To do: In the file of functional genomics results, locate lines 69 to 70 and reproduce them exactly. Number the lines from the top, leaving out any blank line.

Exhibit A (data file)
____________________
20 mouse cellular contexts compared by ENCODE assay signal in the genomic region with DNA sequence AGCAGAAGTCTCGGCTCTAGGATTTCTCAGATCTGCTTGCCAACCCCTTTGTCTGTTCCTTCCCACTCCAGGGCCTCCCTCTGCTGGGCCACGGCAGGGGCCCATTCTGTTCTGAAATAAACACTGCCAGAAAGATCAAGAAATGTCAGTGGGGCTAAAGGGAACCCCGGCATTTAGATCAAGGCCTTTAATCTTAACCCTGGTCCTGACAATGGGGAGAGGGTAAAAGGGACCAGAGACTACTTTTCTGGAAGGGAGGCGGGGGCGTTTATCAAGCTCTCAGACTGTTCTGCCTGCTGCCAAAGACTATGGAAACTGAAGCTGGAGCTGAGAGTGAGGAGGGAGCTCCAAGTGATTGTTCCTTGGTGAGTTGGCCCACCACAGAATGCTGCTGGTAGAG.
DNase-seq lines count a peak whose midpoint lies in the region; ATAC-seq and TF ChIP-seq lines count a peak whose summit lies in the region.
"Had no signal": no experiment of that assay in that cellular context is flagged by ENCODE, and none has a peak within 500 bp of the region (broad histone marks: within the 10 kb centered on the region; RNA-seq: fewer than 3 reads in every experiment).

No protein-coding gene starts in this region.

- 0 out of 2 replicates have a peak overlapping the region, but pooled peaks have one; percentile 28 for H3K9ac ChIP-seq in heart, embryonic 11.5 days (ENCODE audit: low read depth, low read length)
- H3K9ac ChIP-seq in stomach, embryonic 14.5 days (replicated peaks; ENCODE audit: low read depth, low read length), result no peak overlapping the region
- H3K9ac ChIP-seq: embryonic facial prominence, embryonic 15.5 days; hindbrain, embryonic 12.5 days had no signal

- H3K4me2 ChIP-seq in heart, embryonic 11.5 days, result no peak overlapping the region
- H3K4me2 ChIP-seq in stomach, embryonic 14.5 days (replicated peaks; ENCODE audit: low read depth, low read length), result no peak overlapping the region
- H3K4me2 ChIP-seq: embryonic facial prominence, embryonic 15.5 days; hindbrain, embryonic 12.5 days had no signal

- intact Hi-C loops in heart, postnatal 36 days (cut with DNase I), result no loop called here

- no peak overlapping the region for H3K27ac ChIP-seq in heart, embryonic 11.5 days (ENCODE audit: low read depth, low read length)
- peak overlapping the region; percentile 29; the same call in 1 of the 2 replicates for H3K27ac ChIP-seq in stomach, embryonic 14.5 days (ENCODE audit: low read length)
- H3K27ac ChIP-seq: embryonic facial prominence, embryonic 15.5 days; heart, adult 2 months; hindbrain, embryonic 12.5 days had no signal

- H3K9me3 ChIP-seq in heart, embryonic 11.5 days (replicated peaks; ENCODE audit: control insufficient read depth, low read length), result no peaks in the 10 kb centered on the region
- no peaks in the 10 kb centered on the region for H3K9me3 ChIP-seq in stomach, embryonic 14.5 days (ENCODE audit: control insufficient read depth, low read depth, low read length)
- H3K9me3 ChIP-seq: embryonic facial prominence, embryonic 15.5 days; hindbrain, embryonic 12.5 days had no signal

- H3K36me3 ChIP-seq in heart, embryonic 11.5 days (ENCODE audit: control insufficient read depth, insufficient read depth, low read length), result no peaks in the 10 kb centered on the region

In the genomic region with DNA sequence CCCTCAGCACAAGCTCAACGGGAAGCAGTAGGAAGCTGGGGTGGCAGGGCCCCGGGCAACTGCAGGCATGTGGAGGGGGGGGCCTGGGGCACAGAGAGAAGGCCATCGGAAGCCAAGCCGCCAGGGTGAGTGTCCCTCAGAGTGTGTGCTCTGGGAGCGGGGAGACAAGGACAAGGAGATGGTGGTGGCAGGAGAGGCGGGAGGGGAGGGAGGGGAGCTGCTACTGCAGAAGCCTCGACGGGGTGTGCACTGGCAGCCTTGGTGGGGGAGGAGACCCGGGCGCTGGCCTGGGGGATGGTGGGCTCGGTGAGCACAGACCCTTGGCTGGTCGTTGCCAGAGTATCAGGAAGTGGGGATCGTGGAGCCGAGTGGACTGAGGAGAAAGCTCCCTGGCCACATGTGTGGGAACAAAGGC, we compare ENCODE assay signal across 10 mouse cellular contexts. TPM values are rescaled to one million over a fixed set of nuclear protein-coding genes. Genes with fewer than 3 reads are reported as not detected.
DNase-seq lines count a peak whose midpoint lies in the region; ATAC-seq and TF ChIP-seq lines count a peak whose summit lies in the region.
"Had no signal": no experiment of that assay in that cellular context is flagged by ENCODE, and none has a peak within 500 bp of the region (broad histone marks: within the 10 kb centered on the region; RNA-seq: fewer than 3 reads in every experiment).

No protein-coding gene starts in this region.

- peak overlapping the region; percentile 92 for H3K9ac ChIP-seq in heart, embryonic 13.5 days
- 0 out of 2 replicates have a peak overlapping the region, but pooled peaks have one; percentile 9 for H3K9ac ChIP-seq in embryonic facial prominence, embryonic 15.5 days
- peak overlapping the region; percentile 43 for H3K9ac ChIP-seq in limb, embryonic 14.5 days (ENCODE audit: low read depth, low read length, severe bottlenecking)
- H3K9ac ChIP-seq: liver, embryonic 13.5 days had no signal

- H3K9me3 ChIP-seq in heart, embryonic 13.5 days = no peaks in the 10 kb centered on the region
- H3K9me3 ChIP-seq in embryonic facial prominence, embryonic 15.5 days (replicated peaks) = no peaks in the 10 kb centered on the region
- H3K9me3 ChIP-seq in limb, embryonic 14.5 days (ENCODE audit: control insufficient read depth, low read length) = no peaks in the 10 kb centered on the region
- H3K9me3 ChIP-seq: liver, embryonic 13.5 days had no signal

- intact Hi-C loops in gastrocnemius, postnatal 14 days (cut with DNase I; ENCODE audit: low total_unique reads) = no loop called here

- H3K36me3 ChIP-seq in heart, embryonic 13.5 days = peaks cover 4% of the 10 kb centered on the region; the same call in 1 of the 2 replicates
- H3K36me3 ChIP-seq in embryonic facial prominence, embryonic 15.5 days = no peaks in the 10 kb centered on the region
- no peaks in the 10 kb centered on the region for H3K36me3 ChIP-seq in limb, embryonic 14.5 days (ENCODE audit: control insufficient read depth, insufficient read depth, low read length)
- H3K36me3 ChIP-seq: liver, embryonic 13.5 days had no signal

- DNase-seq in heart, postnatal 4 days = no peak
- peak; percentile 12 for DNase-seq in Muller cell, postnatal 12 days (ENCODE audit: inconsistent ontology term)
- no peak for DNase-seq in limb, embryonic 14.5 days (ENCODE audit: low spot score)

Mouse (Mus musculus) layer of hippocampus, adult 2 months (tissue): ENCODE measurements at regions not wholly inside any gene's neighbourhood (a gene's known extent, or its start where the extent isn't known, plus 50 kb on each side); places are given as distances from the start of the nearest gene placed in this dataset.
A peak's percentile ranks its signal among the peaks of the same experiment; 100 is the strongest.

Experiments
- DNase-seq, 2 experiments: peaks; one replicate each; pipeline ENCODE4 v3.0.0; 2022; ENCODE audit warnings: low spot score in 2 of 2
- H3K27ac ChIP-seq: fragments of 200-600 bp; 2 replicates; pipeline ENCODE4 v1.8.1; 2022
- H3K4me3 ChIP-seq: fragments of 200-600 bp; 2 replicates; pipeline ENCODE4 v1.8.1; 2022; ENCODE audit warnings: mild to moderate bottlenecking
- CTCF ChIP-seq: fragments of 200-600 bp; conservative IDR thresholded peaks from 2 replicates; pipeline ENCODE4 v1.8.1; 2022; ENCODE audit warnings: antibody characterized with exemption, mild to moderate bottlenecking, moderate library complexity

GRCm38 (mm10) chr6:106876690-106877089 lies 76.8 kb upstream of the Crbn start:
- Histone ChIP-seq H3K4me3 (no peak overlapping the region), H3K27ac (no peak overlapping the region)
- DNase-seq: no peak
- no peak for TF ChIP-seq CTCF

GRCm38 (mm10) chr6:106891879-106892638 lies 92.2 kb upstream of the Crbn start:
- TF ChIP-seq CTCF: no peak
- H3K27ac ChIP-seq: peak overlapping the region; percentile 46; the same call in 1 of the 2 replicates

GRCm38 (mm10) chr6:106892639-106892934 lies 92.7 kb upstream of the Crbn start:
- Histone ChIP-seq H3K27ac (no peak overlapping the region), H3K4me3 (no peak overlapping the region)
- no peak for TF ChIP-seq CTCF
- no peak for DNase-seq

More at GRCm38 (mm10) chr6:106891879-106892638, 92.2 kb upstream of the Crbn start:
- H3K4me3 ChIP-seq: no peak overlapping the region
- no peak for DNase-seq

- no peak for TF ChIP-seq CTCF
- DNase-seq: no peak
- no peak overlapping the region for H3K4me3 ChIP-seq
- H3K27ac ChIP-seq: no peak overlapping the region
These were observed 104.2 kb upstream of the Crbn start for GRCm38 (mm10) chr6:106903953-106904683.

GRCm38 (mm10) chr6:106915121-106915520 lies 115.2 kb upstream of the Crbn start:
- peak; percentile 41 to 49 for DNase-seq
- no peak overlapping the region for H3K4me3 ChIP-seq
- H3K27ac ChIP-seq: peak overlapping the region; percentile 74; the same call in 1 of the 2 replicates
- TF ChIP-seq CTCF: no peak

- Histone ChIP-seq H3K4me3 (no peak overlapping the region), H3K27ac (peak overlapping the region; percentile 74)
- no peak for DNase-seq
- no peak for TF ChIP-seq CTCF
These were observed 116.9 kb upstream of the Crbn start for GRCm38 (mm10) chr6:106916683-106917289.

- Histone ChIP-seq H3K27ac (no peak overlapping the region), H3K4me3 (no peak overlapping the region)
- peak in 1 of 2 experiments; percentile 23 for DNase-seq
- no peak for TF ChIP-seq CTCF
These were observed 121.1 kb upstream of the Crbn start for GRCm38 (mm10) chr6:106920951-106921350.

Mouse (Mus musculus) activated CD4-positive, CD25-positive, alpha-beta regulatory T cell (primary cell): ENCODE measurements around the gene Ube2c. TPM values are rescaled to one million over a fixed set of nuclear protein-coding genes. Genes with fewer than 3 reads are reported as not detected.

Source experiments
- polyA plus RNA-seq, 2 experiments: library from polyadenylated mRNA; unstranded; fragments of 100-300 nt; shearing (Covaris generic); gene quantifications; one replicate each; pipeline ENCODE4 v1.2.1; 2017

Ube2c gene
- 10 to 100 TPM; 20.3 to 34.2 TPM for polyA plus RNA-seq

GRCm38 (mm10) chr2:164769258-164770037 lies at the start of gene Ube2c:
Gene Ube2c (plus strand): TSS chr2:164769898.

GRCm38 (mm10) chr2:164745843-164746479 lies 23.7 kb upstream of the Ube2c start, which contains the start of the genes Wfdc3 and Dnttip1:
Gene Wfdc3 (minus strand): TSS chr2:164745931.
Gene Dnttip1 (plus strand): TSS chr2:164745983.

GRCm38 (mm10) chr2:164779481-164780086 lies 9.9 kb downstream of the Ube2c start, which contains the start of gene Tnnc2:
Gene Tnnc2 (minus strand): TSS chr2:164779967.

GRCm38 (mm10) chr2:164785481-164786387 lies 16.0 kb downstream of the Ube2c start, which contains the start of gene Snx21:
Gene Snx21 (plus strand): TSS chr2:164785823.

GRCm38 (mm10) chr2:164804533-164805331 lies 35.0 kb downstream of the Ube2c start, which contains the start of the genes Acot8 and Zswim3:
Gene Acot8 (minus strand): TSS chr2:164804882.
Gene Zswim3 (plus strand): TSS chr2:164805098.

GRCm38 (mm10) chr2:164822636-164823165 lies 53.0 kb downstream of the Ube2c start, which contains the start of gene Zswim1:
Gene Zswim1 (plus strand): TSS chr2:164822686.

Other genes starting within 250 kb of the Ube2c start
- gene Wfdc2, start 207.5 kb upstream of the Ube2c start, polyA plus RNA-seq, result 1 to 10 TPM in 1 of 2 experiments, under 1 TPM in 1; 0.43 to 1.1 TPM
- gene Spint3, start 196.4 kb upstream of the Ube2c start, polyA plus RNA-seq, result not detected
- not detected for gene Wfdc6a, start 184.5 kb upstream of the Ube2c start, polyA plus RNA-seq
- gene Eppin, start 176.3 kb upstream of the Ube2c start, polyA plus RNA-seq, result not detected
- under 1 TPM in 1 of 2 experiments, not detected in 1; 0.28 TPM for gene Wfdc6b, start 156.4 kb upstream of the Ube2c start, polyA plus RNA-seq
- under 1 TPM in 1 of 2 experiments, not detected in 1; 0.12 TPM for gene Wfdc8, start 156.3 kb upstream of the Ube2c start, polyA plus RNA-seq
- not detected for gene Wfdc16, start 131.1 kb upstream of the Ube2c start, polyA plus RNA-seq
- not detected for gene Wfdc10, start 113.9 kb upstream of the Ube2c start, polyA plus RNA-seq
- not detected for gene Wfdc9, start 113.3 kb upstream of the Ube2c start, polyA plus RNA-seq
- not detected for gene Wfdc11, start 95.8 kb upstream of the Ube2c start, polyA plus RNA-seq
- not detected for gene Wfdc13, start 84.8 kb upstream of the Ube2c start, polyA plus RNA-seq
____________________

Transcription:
- TF ChIP-seq CTCF: no peak

- Histone ChIP-seq H3K4me3 (no peak overlapping the region), H3K27ac (peak overlapping the region; percentile 74)